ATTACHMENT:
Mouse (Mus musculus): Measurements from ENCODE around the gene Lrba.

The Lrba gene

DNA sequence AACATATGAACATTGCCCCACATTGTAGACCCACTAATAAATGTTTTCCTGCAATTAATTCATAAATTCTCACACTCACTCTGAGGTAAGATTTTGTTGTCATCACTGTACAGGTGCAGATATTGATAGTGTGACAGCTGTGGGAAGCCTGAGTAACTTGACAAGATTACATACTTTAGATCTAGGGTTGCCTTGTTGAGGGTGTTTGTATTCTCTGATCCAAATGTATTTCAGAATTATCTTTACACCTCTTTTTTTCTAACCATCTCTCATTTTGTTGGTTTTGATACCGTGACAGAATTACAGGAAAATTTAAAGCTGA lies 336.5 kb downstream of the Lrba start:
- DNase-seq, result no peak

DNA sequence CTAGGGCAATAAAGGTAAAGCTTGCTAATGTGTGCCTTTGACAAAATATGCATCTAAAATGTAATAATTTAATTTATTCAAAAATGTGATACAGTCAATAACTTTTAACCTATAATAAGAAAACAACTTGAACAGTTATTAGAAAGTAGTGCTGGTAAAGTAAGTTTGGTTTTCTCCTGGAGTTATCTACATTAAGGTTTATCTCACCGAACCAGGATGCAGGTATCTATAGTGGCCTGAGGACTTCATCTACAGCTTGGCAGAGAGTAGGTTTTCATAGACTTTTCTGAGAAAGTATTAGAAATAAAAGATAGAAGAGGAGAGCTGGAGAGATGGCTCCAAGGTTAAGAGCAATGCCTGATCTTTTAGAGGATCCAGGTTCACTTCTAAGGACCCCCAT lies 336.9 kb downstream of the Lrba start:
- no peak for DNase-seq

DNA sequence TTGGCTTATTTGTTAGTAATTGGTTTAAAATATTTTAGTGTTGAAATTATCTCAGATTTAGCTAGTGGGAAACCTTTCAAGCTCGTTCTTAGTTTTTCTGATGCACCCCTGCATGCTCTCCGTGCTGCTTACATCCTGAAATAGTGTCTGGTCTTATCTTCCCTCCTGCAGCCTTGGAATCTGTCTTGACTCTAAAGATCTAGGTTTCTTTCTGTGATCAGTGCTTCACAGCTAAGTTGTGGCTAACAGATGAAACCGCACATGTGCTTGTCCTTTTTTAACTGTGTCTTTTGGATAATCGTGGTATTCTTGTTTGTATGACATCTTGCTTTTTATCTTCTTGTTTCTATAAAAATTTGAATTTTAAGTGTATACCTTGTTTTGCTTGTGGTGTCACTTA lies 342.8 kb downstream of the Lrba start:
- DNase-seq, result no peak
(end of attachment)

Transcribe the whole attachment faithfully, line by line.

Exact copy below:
Mouse (Mus musculus): Measurements from ENCODE around the gene Lrba.

The Lrba gene

DNA sequence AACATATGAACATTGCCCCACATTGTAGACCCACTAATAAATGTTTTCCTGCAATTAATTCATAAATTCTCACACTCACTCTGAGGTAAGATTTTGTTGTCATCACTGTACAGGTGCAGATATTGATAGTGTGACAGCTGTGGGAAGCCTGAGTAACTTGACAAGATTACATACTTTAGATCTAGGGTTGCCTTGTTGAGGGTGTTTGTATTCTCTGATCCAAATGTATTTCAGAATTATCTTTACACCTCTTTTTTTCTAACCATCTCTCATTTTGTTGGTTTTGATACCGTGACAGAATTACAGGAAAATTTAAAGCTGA lies 336.5 kb downstream of the Lrba start:
- DNase-seq, result no peak

DNA sequence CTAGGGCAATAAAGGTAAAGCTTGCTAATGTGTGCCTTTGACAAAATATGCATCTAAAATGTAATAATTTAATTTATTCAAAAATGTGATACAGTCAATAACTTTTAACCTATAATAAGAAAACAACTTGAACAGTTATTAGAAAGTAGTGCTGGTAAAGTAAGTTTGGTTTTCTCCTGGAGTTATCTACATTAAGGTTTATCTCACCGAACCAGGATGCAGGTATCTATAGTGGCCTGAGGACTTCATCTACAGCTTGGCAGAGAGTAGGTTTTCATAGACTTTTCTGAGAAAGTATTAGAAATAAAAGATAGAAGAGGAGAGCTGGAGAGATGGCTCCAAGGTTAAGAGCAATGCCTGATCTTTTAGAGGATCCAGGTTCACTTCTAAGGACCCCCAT lies 336.9 kb downstream of the Lrba start:
- no peak for DNase-seq

DNA sequence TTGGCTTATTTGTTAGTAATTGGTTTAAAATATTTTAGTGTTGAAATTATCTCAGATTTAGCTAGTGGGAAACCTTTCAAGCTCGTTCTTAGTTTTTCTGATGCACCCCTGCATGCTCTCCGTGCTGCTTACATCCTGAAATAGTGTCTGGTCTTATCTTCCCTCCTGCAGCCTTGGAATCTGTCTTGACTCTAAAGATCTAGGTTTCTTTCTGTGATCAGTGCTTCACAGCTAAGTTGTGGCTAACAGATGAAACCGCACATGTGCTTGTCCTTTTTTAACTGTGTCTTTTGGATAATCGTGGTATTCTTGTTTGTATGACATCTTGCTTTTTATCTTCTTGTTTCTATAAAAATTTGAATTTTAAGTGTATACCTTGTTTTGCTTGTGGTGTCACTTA lies 342.8 kb downstream of the Lrba start:
- DNase-seq, result no peak